Russia, Oman sign agreement to avoid double taxation

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Russia and Oman have signed an agreement to avoid double taxation, Russia’s finance ministry said on Thursday, describing the move as an important step in deepening economic ties between the two countries.

“In 2022, the volume of mutual trade between our countries has already shown growth of 46 percent,” Deputy Finance Minister Alexei Sazanov was quoted as saying. “It is necessary to further increase trade turnover and strengthen economic cooperation.”

Russia has proposed suspending its double taxation agreements with what it calls “unfriendly countries” — those that have imposed sanctions on Moscow over its invasion of Ukraine.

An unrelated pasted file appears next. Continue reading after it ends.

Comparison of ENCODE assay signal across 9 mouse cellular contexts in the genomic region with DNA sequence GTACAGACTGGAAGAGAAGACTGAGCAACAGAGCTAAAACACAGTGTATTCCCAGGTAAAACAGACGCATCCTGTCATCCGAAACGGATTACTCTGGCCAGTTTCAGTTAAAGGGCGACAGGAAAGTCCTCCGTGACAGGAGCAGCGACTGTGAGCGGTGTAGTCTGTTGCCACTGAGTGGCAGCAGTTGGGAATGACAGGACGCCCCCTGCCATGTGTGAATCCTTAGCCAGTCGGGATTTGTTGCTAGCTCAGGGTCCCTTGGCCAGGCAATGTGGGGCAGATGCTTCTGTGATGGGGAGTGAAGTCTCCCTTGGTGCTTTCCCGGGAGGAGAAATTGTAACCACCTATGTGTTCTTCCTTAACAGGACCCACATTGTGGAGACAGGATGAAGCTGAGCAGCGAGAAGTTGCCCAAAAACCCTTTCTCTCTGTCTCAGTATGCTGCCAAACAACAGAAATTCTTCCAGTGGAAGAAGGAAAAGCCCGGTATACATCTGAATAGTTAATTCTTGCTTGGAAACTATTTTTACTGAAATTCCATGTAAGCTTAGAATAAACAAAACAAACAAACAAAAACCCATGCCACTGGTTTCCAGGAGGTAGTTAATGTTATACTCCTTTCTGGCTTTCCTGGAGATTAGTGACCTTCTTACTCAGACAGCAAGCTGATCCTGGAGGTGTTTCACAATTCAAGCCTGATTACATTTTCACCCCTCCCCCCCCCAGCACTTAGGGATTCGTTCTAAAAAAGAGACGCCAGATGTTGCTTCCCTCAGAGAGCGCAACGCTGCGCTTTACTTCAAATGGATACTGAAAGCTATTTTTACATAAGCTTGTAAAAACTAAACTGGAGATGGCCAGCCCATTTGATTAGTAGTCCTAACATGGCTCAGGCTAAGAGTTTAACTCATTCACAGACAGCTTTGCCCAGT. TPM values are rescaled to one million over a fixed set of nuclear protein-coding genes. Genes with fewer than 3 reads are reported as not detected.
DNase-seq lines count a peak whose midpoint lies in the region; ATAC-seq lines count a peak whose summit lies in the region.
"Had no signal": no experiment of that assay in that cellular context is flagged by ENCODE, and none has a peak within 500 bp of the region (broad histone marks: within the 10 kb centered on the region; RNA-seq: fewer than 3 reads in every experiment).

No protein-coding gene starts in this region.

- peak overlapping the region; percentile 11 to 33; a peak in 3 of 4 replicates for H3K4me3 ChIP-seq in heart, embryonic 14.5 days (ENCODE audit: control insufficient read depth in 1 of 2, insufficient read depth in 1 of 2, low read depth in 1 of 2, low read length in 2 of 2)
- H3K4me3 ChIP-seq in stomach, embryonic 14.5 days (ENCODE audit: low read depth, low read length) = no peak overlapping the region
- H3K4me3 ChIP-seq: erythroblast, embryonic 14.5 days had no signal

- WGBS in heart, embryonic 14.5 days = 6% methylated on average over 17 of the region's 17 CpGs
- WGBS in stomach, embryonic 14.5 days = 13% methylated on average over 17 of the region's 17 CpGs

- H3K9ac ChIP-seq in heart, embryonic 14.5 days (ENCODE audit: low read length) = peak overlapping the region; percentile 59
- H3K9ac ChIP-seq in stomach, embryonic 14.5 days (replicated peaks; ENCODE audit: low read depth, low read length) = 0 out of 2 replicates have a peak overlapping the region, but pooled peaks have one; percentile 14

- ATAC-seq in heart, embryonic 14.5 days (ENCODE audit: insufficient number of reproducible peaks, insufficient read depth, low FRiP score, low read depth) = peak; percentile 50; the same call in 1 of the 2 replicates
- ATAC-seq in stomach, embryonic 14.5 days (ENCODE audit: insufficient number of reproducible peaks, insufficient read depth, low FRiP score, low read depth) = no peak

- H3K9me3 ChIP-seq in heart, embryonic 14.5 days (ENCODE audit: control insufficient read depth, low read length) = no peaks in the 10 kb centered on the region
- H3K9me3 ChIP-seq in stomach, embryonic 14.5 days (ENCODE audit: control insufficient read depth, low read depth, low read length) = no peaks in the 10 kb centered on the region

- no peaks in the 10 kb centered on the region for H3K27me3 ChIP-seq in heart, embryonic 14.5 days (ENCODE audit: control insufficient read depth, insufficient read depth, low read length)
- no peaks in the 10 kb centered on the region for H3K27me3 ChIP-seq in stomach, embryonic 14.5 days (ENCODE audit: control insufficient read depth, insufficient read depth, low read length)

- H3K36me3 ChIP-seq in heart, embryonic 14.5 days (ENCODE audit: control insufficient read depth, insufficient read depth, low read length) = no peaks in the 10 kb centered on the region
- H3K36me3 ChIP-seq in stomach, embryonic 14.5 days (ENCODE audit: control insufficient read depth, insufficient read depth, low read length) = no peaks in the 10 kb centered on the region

It currently has double taxation treaties — designed to prevent the same income being taxed in two states — with 84 countries, including the US, the UK, Germany, France, Japan and others that have imposed sanctions.

The agreement with Oman sets out a general 15 percent withholding tax on dividend income and a reduced rate of 10 percent for companies holding at least a 20 percent stake in the dividend payer, the finance ministry said.

The tax rate on interest income and royalties is set at 10 percent, the ministry added. State-owned entities and other forms of public investment would be exempt from the withholding tax on dividend and interest income.

The agreement should be ratified this year and enter into force from Jan. 1, 2024.

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